Kits

Reviews of scale model kits.

Heavy Artillery Armored Car, S.SP

Published: October 16th, 2010     
Heavy Artillery Armored Car, S.SP
Reviewed by: Marc K. Blackburn, IPMS# 42892
Scale: 1/72
Company: UM Models

History

For the last several years, UM has produced a number of armored train components in 1/72 scale. It appears they are branching out and creating products of German armored train cars. The back of the box includes a short history of the vehicle, "Manufacturing of the heavy 'S.Sp' reconnaissance armored cars started in 1944. These cars were able to operate independently or as a train made up of similar cars. Several types of heavy armored cars existed. Artillery cars were armed with Pz. III (N) tank turret with short KwK L/24 75 mm gun. These cars had 20 mm of armor protection. Their weight (depending on armament) reached 18 tons. Maximum speed - 40 km/hr. Combat effectiveness of heavy armored car was almost equal to BP-42. 'S.Sp' participated in combat operations on Balkans from November 1944."

Star Trek K-7 Space Station

Published: October 15th, 2010     
Star Trek K-7 Space Station
Reviewed by: Robert Folden, IPMS# 45545
Company: AMT

To Trekkers around the world, the K-7 Space Station is most famous for two episodes. First featured in The Trouble with Tribbles [from the Original series], the station was again featured in Trials and Tribble-ations [from Deep Space Nine]. The station is easily recognized by its three arms with saucers at each end. In the 1970's, AMT released several Star Trek kits, including the K-7 Station. Now, Round 2 Models has revived the old AMT kits, reissuing them as standard and special editions. The kit is basically the same as the original issue; with new decals [the special edition features a collector's tin and a miniature Tribble]. The reissue even includes the little USS Enterprise in scale with the station.

Toyota Prius G "Touring"

Published: October 14th, 2010     
Toyota Prius G "Touring"
Reviewed by: Jay Mesawitz, IPMS# 42925
Scale: 1/24
Company: Fujimi

The Toyota Prius has made its way from a government incentive driven experiment to a very successful mainstream product offering. As such it really deserves to be noticed for its place in history. The Prius body styling and the kit subject matter in general, however, may only appeal to the Prius enthusiast.

The Fujimi kit represents the 2009 model year of the 3rd generation Prius and is an all new kit. White, clear and chrome trees are all individually bagged. Also included are soft rubber tires, a small decal sheet and window masks. Part count is just over 80 pieces and the build up is fairly simple. The result is a curbside model with no open elements.

The chassis pan and suspension build up easily and are molded with deep relief allowing for the use of washes and various other weathering effects to be applied to the underside. The suspension has poseable front wheels. Each wheel is installed with a vinyl bushing to allow them to roll; however, I was not able to install them and achieve smooth operation on all four wheels. The bushings look like the Tamiya competition but install in the wheel/rim itself rather than being encased in the wheel/brake hub.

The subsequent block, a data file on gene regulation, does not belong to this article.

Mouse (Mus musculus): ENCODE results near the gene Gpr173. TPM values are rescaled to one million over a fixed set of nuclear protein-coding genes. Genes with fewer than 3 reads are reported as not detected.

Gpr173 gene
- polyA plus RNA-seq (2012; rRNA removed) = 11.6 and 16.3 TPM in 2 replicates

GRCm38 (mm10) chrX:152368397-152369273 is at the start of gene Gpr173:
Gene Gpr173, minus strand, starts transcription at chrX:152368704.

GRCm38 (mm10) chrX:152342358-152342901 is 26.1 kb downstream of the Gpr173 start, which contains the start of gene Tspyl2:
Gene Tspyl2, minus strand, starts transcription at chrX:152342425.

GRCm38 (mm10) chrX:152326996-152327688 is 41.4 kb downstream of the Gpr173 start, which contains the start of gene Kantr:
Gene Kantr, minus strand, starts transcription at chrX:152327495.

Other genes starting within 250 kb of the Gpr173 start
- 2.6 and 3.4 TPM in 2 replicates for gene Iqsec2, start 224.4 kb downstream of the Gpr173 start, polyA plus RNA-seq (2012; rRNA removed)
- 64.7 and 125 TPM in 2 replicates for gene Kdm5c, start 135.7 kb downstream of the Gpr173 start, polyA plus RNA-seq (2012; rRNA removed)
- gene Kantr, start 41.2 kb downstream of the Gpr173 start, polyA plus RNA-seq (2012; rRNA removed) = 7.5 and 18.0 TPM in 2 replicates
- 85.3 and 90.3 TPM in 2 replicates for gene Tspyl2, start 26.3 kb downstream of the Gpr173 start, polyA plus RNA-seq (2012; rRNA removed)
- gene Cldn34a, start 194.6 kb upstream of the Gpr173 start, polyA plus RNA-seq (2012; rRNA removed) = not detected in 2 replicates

MC.200 Saetta

Published: October 14th, 2010     
MC.200 Saetta
Reviewed by: Chris Durden, IPMS# 29474
Scale: 1/48
Company: Italeri

Italeri has been releasing more Italian WWII subjects in both 1/72 and 1/48 scales over the past several years, with mixed success. Several were excellent kits such as the CR.42 and the SM.82 while others, like the most recent Re.2002, were poorly received by some modelers. The recent release of the MC.200 has drawn some negative pre-release publicity as well as comparisons to the well done PCM kit released earlier. Being a sucker for anything in splotchy camouflage, I jumped at the opportunity to try the kit for myself, and found a solid effort with good points and some bad points as well.

Fokker D.VII (MAG)

Published: October 14th, 2010     
Fokker D.VII (MAG)
Reviewed by: Perry Downen, IPMS# 44000
Scale: 1/48
Company: Eduard

I would like to express my sincere thanks to Eduard for providing this kit to IPMS/USA and to them for allowing me to review it.

We are all familiar with the Fokker D.VII, but a little historical background may be helpful to explain the markings seen on the subject of this review. The D.VII was such a formidable aircraft that the Armistice ending WWI specifically called for all surviving D.VIIs be delivered to the Allies. The United States pick up a few for testing, but nothing ever came of the effort. However, other countries used them operationally. One country, the Hungarian Soviet Republic, a short-lived Communist regime established in the chaos following WWI, used a number of D.VIIs in the Hungarian/Czechoslovakina/Romanian War of 1919. Some of these aircraft were ex-German aircraft and some were built by MAG, (Magyar Altalanos Gepgyar - Hungarian General Machine Company) an Austro-Hungarian company licensed to build the D.VII using the Austro-Daimler engines. It was from early 1919 to July 1919 that the Hungarian Soviet Republic used their D.VIIs emblazoned with the red star as seen on this model.